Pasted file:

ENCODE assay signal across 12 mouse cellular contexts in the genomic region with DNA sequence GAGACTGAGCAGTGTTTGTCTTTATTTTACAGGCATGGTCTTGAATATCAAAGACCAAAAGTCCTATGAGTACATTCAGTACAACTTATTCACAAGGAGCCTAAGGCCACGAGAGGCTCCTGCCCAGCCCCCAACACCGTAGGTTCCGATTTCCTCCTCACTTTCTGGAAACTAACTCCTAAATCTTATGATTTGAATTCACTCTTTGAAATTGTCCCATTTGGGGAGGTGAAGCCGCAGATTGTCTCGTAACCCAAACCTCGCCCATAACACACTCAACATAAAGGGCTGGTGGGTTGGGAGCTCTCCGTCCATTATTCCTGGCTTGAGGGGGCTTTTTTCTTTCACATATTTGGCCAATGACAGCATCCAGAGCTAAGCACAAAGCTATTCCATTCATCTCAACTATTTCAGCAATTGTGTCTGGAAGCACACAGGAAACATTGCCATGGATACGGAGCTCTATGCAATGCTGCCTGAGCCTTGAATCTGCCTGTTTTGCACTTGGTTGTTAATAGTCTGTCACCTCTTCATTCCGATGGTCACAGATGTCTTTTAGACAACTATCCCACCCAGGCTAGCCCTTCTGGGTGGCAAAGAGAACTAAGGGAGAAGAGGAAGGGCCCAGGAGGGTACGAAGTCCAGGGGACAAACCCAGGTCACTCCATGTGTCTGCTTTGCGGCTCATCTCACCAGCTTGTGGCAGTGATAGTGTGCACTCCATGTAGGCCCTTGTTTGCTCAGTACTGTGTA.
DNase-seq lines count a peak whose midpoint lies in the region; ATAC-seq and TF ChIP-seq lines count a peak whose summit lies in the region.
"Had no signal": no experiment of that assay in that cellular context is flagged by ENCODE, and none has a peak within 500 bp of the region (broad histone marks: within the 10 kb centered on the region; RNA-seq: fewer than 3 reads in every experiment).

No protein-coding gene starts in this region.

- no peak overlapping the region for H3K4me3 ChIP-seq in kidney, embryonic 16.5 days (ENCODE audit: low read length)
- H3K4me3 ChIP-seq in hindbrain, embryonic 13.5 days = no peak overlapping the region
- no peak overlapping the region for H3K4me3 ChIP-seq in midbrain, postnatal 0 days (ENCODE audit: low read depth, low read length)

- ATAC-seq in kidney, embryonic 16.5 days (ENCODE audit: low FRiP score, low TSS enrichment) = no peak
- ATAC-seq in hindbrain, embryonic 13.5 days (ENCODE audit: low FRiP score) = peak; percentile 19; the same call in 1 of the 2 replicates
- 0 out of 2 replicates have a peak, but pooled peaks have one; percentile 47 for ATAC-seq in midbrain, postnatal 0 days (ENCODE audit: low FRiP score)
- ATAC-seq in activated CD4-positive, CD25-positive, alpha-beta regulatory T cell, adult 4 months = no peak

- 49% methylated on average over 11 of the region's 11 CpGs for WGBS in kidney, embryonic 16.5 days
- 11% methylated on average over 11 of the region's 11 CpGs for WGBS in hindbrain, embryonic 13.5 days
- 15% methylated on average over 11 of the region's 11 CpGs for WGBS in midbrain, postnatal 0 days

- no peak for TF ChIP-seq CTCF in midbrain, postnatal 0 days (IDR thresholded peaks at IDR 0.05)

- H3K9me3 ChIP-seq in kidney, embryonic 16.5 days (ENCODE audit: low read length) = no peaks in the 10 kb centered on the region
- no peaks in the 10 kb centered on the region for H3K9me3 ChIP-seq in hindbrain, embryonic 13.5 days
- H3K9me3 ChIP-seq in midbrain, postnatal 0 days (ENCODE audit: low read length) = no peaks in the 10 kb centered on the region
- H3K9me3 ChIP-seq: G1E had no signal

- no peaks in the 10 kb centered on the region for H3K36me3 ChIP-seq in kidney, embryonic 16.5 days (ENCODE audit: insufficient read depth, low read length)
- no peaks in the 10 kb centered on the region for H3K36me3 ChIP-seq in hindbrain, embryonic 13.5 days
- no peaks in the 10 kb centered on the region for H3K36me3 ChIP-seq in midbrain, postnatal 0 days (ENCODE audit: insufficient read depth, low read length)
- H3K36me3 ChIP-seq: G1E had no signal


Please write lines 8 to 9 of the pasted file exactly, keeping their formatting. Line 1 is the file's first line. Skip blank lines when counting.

- ATAC-seq in kidney, embryonic 16.5 days (ENCODE audit: low FRiP score, low TSS enrichment) = no peak
- ATAC-seq in hindbrain, embryonic 13.5 days (ENCODE audit: low FRiP score) = peak; percentile 19; the same call in 1 of the 2 replicates